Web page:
Tatum is a clinical psychologist whose areas of research interest include black families in white communities, racial identity in teens, and the role of race in the classroom. For more than 20 years, she has taught a course on the psychology of racism. She has also toured extensively, leading workshops on racial identity development and its impact in the classroom.

In her critically acclaimed 1997 book, "Why Are All the Black Kids Sitting Together in the Cafeteria?" and Other Conversations about Race, she applies her expertise on race to argue that straight talk about racial identity is essential to the nation. She is also the author of 1987's Assimilation Blues: Black Families in a White Community and has published numerous articles, including her classic 1992 Harvard Educational Review article, "Talking about Race, Learning about Racism: An Application of Racial Identity Development Theory in the Classroom."

Barbara Wilson, class of 1968
Wilson is program manager for the Center for Space Microelectronics Technology at NASA's Jet Propulsion Laboratory, Pasadena, Calif., and also serves as JPL's chief technologist.

A physicist with a doctorate from the University of Wisconsin-Madison and a bachelor's degree from Mount Holyoke, Wilson joined JPL in 1988 as technical group supervisor of the Microdevices Section. Shortly thereafter she was named manager of the Microdevices Laboratory, a facility operating under the umbrella of the Center for Space Microelectronics Technology.

She most recently served as program manager for JPL's Earth Science Program Office and technologist for NASA's New Millennium Program, which sponsors spacecraft missions designed to test new technologies so that they may be confidently used on science missions of the future. She is the recipient of the NASA Special Achievement Medal for her contributions to the New Millennium Program.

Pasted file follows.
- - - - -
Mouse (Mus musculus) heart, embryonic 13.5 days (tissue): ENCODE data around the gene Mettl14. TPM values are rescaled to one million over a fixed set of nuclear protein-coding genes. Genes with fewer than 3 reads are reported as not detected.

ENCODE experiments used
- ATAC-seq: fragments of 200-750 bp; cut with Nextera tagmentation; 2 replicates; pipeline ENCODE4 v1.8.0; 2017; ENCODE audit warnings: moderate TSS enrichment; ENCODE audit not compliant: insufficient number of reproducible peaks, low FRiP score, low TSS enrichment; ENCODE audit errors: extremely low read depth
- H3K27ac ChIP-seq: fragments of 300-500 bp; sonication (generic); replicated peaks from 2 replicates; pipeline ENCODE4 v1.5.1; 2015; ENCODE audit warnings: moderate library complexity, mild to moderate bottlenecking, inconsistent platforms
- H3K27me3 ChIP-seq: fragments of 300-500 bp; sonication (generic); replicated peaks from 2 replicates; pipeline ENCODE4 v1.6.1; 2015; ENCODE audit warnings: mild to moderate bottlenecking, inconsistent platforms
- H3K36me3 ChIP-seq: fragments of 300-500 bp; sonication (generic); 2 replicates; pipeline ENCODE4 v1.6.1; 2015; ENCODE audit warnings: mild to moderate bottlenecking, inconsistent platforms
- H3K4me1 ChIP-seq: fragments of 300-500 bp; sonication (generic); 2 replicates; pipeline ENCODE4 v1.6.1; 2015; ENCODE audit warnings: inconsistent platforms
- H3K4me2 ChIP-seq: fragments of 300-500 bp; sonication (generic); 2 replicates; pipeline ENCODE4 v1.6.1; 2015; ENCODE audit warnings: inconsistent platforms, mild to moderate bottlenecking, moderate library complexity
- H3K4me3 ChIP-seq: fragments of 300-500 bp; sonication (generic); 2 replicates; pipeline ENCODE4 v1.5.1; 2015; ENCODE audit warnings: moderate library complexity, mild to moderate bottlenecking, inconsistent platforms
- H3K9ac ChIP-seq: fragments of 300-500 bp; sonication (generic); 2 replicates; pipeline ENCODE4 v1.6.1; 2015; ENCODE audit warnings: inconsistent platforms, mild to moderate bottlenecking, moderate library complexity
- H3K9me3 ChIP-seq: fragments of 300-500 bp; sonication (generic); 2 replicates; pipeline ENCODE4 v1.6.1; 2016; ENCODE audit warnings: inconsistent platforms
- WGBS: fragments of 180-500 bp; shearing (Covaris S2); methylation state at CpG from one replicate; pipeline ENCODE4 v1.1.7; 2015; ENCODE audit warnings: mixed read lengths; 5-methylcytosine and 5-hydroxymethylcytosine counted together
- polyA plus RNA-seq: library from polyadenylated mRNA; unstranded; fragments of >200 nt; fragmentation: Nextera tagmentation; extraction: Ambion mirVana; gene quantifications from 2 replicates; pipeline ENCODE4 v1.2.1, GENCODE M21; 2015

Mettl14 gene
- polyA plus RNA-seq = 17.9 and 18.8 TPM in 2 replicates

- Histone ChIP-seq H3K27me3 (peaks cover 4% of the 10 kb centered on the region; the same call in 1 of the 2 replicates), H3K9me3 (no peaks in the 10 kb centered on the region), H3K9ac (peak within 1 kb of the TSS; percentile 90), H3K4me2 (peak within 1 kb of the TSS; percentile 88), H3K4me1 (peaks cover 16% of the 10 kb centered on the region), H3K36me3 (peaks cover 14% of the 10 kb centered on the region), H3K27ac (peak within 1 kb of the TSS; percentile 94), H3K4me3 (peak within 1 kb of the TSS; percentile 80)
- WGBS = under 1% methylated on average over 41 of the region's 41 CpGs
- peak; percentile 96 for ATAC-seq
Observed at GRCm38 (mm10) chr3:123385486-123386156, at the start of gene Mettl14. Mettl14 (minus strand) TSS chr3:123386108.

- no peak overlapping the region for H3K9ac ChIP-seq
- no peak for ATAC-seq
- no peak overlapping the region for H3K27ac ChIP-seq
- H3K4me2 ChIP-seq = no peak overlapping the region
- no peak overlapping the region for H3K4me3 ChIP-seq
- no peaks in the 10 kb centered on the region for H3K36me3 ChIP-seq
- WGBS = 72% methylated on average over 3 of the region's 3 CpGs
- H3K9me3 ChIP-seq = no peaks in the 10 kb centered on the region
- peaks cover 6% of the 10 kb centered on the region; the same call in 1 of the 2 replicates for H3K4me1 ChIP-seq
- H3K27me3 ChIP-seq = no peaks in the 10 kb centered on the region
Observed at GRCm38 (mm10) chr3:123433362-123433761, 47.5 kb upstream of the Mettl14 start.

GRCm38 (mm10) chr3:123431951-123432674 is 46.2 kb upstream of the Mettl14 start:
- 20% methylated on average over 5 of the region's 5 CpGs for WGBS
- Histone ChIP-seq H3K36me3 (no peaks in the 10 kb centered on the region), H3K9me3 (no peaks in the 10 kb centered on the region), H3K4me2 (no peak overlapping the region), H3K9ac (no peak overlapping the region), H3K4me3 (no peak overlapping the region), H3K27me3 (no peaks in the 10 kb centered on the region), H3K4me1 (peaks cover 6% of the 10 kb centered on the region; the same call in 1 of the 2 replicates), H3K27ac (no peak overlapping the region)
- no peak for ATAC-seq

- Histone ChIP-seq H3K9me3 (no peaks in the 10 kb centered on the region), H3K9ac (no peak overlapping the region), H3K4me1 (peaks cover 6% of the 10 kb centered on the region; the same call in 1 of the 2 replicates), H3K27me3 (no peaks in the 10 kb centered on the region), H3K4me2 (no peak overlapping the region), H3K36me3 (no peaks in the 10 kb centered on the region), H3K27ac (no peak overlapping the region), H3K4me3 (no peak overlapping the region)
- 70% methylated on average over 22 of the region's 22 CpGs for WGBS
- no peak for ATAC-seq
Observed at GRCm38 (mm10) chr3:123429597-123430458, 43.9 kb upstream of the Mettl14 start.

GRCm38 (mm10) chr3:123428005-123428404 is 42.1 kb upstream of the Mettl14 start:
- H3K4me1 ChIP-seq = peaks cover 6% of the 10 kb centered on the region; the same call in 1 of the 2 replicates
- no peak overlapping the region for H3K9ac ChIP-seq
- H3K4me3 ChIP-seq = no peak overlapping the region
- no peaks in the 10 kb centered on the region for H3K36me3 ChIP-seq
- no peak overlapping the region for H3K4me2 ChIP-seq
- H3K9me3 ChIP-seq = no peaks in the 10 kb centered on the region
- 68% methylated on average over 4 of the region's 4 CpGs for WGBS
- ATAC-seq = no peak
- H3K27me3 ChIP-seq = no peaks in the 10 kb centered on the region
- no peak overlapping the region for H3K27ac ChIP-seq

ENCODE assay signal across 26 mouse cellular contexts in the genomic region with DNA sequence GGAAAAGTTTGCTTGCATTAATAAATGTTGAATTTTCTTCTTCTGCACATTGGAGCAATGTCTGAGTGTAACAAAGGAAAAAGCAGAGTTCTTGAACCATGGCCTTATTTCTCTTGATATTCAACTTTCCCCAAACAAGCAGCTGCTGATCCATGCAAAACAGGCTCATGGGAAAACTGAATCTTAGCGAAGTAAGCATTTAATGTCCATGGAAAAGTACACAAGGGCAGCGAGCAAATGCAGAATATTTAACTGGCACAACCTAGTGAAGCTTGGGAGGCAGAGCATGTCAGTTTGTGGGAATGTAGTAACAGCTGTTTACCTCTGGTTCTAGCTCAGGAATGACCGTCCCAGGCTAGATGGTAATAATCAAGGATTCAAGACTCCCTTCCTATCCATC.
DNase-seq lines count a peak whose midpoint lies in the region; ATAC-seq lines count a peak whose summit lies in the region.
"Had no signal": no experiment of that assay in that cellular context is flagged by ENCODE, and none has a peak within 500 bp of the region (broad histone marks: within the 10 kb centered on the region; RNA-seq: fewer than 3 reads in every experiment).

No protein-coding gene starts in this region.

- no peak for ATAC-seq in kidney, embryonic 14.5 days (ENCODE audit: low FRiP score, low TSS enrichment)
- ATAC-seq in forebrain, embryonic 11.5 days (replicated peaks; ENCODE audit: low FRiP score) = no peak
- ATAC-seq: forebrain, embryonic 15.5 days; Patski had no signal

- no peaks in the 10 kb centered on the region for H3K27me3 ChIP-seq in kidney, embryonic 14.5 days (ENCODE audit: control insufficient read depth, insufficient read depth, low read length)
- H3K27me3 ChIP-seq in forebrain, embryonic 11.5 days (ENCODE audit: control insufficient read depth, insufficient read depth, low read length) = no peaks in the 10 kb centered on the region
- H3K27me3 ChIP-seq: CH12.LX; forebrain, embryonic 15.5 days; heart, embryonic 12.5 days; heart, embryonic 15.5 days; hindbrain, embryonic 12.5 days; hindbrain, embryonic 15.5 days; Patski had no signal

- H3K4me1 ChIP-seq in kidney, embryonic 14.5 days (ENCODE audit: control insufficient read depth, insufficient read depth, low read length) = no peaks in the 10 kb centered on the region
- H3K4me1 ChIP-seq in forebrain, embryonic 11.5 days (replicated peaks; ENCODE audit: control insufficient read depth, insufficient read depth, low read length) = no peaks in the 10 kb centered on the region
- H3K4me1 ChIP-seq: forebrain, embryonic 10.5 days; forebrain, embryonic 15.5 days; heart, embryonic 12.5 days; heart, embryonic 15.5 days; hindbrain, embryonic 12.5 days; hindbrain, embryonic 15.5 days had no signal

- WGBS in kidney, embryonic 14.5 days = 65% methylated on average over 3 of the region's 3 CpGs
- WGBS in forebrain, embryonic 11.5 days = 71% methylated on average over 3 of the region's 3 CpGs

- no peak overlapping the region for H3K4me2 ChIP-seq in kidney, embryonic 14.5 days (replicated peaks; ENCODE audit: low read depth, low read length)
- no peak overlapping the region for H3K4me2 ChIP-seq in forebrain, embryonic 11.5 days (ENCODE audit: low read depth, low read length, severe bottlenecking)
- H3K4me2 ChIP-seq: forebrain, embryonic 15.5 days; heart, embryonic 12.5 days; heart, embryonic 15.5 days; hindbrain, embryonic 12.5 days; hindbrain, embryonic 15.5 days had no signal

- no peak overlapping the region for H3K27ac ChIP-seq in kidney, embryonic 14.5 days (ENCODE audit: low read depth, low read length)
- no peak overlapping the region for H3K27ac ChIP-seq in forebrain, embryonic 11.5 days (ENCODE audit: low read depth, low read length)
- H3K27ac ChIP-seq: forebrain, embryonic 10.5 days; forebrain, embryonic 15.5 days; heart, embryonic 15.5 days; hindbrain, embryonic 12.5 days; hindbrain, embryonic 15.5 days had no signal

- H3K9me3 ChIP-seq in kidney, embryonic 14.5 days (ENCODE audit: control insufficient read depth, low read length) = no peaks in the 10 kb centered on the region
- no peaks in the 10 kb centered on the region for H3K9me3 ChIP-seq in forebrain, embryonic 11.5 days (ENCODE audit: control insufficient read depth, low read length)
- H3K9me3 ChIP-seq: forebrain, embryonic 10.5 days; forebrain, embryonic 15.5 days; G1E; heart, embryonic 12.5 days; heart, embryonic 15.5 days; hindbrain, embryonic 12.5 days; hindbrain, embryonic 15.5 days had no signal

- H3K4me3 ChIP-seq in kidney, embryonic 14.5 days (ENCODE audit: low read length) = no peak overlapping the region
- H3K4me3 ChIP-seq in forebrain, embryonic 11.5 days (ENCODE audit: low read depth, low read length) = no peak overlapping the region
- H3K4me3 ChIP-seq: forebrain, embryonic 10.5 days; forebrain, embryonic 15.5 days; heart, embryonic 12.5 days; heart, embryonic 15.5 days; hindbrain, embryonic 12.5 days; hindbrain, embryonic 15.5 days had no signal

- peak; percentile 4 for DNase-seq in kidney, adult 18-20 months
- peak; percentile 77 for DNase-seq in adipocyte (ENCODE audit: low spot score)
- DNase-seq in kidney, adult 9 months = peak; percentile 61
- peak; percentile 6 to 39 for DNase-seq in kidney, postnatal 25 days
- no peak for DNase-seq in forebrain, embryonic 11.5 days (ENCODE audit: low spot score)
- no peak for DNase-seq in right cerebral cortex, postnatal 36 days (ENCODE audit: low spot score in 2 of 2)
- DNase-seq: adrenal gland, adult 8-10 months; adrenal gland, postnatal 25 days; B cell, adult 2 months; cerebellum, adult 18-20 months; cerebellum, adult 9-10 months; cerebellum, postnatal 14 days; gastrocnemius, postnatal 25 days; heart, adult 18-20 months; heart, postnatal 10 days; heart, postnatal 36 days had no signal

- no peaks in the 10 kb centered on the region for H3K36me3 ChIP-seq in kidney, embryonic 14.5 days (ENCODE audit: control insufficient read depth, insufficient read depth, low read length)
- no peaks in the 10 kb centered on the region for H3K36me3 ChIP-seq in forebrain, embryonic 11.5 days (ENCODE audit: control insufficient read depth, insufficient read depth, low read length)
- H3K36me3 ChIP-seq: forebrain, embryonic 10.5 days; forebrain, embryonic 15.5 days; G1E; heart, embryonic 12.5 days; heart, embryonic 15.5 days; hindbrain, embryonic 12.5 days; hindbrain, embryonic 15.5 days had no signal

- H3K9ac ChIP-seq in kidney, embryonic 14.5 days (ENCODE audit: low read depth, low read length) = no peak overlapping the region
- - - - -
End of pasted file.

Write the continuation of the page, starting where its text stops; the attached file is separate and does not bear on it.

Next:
Krisana Kraisintu
Kraisintu, a noted Thai pharmacist, is working with the German Medical Aid Organization to develop locally produced, affordable generic drugs for impoverished AIDS patients in the Democratic Republic of Congo, Eritrea, and Tanzania.

Kraisintu's work to broaden the availability of AIDS drugs in southeast Asia earned her the title "AIDS Warrior" from her peers. Through her work, 70,000 AIDS/HIV patients in Thailand and an additional 30,000 patients in Cambodia, Laos, and Vietnam were able to gain access to affordable treatment. Kraisintu and her research team have worked on formulation development and bioequivalence studies of HIV/AIDS -related drugs since 1992. Thailand became the first developing country to make these affordable drugs relatively widely available.

Kraisintu received a bachelor's degree in pharmacy from Chiengmai University, Thailand in 1975, a master's in pharmaceutical analysis from Strathclyde University, U.K. in 1978, and a doctorate in pharmaceutical chemistry from Bath University, U.K. in 1981. For the past 22 years, she has worked in the pharmaceutical industry in various roles of quality assurance, manufacturing, research and development, and business development for the discovery, development, and commercialization of chemical and natural pharmaceutical products.

Kraisintu received a Gold Medal at Eureka 50th World Exhibition of Innovation, Research, and New Technology in Brussels in 2001, and a Global Scientific Award in 2004 from the Letten Foundation as recognition of her outstanding scientific contribution in the field of HIV/AIDS.

Chosen to speak for the graduating class is American studies major Claudia Y. Calhoun of Houston, Texas.

To better accommodate the graduating seniors and their families, Gettell has been expanded by approximately 160 seats, bringing its capacity to just over 3,000.